While the part of this poem published in Songs of Innocence observes boys being delivered from their coffins to sunny meadows representing heaven, the part contained in Songs of Experience reflects the erroneous perspective of the chimney-sweeping child.

The Church has led the child to believe that to get to heaven, they must suffer in life. In the meantime, the child has no comfort from its parents or any adults, thus signifying the brainwashing that adults experience from authoritative institutions such as the Church.

'The Tyger'

This is regarded as the most popular poem by William Blake. The speaker of the poem expresses amazement at the form of the tiger, which is identified as a fearsome and magnificent creature. Using metaphors tied with the occupation of the blacksmith, the speaker then questions the might and the intent of the creator of the tiger.

The speaker finally asks whether the Being that created the tiger also created a creature as meek and gentle as the lamb. This is an interesting contrast, especially when considering the poem 'The Lamb' from Songs of Innocence, which serves as the counterpart to this one.

'The Garden of Love'

The poem 'The Garden of Love' demonstrates a more nostalgic tone touched with melancholy and resignation. In the text, the speaker revisits a place they have previously frequented and remarks on the drastic changes in this 'garden'.

The garden is now a darker place, with graves all over and ominous-looking priests robed in black walking its grounds. The poem touches upon themes of freedom versus restrictions and the loss of joy and sense of community.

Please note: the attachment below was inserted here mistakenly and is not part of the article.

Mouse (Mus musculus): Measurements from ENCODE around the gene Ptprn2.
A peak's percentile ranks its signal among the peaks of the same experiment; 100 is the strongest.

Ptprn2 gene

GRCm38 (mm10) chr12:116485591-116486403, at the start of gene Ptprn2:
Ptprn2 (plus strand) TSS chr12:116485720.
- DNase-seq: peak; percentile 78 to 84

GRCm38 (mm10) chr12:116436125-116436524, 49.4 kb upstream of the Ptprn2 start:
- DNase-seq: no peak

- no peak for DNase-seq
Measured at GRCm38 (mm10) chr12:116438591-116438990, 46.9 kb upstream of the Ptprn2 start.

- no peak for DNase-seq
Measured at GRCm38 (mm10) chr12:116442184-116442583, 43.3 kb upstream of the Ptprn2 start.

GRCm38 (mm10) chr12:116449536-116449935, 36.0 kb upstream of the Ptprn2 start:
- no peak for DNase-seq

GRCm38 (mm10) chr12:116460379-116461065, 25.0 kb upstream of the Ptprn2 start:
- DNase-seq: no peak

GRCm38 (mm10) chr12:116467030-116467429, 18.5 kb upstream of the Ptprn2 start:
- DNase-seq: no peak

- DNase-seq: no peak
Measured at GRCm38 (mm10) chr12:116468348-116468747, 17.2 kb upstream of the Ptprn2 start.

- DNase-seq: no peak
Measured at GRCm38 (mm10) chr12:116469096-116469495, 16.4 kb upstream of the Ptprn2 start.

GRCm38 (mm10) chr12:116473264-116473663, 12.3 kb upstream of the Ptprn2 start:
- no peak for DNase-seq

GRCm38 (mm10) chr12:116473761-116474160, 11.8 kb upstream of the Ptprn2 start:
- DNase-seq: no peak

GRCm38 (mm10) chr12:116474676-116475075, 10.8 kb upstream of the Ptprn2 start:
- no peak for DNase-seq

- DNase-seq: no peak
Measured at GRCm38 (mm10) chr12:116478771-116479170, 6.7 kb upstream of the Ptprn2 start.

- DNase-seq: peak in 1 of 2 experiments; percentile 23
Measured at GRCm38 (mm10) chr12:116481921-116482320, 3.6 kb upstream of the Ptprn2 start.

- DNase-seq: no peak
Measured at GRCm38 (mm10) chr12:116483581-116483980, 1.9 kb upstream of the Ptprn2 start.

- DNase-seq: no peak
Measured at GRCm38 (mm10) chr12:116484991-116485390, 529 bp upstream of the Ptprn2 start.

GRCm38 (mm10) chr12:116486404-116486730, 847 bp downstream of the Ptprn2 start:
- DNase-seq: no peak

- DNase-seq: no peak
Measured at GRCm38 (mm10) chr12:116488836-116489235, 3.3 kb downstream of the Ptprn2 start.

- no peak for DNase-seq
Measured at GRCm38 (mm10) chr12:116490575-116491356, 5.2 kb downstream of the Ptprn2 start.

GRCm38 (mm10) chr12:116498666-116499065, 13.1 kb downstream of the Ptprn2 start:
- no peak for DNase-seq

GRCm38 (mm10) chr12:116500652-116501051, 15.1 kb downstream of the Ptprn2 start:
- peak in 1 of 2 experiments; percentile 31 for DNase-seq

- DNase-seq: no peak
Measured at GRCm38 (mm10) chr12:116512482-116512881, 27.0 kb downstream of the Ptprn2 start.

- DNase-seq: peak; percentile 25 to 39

'London'

The poem 'London' illustrates the urbanisation of the city brought on by the Industrial Revolution. Taking on an observatory yet critical tone, the speaker walks the streets of London noting the misery on the people's faces. The poem has dark undertones, which manifest in the themes of death, decay, and labour.

Other poems

Other poems of Songs of Experience include the following:

  1. Introduction
  2. Earth's Answer
  3. The Clod and the Pebble
  4. Holy Thursday
  5. The Little Girl Lost
  6. The Little Girl Found
  7. Nurse's Song
  8. The Sick Rose
  9. The Fly
  10. The Angel
  11. My Pretty Rose Tree
  12. Ah! Sun-flower
  13. The Lilly
  14. The Little Vagabond
  15. The Human Abstract
  16. Infant Sorrow
  17. A Poison Tree
  18. A Little Boy Lost
  19. A Little Girl Lost
  20. To Tirzah
  21. The School Boy
  22. The Voice of the Ancient Bard

Songs of Experience: themes

The poetry collection Songs of Experience explores themes of corruption, misery, and the fear brought on by experiencing the adult world. William Blake was skeptical of the wave of the Industrial Revolution and urbanisation that had seized England, and specifically London at the time. He feared that people were growing increasingly fearful of political and religious authorities.

These authority figures imposed restrictions on the public, and the population's status of poverty and misery was exacerbated by social, political, religious, and economical influences. It is these attributes that William Blake criticises in his poems using various poetic and figurative devices.

An important aspect of William Blake's poems is his use of religious themes and symbols. Born into a family of dissenters, i.e., members of a non-conformist Church, William Blake was a devout Christian but abhorred all forms of organised religion, including the Church of England. Through his poetry, Blake often explores what it means to be a good Christian and the notion of community and unity with his fellow humans.

Songs of Experience in comparison with Songs of Innocence (1789)

Numerous poems in this collection have counterparts in the accompanying poetry collection, Songs of Innocence. Arguably, Songs of Innocence is representative of the time before the 'Original Sin' thereby signifying purity, innocence, and vitality. A 'fall from grace' builds up to the themes of Songs of Experience, which are marked by the cynicism, loss of innocence, and corruption brought on by adulthood.